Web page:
PROVIDENCE — The U.S. Department of Education has approved Rhode Island’s plans to use its $138 million in American Rescue Plan Elementary and Secondary School Emergency Relief (ARP ESSER) and distributed the funds to the state.
Rhode Island will use the money to safely reopen and sustain the safe operation of the state’s K-12 schools and “equitably expand opportunity for students who need it most, particularly those most impacted by the COVID-19 pandemic,” according to the education department.
Earlier this year, the department distributed two thirds of the APR ESSER funds, which totaled $81 billion, to 50 states and Washington D.C. The remaining third of the funding to states were made available once state plans were approved.
Rhode Island is receiving more than $415 million in ARP and ESSER funds, and Wednesday’s release of funds are the final $138 million of that allotment.
Rhode Island Education Commissioner Angélica Infante-Green said Wednesday that the state convened the Learning, Equity & Accelerated Pathways (LEAP) Task Force to help students not just recover from the learning disruption of the pandemic, but also “leap ahead to academic success.”
“Our goal is not remediation but rather acceleration in education with a focus on ensuring equity across the board,” said Infante-Green. “With input from the communities we serve, leading education experts, and many other stakeholders, we built a roadmap for strategic, sustainable and impactful state-wide ESSER investments that will help us get students back to in-person learning, improve attendance, promote academic achievement and address existing inequities laid bare by the pandemic.”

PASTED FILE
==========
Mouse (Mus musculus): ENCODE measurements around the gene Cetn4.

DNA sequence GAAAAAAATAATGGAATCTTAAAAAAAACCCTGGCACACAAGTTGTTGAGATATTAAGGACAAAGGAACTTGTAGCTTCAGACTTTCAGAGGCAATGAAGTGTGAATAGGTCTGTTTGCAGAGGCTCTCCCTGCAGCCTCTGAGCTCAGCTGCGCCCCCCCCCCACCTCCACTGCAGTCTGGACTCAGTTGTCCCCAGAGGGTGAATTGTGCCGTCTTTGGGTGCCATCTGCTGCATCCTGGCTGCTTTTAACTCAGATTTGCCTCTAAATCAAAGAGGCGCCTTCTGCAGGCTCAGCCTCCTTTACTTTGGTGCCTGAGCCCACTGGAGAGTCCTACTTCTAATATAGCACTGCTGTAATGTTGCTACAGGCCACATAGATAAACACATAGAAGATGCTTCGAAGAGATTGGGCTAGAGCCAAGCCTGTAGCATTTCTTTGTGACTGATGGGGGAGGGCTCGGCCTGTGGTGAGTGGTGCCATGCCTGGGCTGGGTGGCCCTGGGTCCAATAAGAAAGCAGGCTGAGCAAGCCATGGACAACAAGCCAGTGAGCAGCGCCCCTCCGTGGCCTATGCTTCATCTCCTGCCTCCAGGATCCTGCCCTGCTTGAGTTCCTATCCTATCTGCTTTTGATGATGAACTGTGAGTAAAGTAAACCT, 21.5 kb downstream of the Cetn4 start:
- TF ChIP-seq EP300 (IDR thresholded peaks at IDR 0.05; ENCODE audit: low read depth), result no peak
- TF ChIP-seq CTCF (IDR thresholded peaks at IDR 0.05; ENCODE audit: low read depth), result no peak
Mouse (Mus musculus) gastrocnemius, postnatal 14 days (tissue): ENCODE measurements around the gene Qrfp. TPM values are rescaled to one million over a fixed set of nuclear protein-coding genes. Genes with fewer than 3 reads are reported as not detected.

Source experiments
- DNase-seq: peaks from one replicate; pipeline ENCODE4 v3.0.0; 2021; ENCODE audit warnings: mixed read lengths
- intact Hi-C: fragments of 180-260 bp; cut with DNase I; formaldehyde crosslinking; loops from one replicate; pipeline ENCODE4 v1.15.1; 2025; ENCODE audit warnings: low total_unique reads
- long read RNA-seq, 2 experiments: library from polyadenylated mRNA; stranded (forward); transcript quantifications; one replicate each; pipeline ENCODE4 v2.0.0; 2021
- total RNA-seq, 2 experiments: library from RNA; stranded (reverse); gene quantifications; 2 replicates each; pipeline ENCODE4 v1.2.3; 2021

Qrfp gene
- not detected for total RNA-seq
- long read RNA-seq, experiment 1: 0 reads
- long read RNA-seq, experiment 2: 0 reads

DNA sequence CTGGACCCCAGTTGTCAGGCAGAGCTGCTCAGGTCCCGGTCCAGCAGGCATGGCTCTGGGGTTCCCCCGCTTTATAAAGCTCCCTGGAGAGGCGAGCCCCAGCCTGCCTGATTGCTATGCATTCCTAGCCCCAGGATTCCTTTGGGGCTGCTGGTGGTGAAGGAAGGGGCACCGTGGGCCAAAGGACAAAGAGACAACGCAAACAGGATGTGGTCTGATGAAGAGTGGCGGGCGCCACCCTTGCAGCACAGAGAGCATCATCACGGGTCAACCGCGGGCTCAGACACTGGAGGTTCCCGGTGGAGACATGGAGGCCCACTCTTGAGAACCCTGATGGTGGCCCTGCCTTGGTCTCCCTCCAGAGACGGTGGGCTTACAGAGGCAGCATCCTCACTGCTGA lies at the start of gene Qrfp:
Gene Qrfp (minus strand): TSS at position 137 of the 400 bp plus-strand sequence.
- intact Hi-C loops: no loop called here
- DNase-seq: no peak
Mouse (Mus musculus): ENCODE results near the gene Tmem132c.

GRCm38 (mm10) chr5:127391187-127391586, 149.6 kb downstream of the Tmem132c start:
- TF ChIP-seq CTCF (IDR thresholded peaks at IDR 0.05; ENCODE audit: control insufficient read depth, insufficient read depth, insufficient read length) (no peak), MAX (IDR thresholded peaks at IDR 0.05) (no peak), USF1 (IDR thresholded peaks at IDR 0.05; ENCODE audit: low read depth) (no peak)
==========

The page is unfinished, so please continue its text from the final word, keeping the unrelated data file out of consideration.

Infante-Green assured that these funds are a “once-in-a-generation” investment to ensure that every student in Rhode Island has access to a high-quality learning experience.
“It is heartening to see, reflected in these state plans, the ways in which states are thinking deeply about how to use American Rescue Plan funds to continue to provide critical support to schools and communities, particularly as we move into the summer and look ahead to the upcoming academic year,” said U.S. Secretary of Education Miguel Cardona in a statement Wednesday.
Cardona said the fundswill be used to reopen schools in Rhode Island full-time for in-person learning, but will also help meet students’ academic, social, emotional, and mental needs. He said the plan is to also address disparities in access to educational opportunities that were exacerbated by the pandemic.
“The state plans that have been submitted to the Department lay the groundwork for the ways in which an unprecedented infusion of federal resources will be used to address the urgent needs of America’s children and build back better,” said Cardona.
Also on Wednesday, the department approved school plans for South Dakota, Texas, Utah, Arkansas, Massachusetts, and the District of Columbia.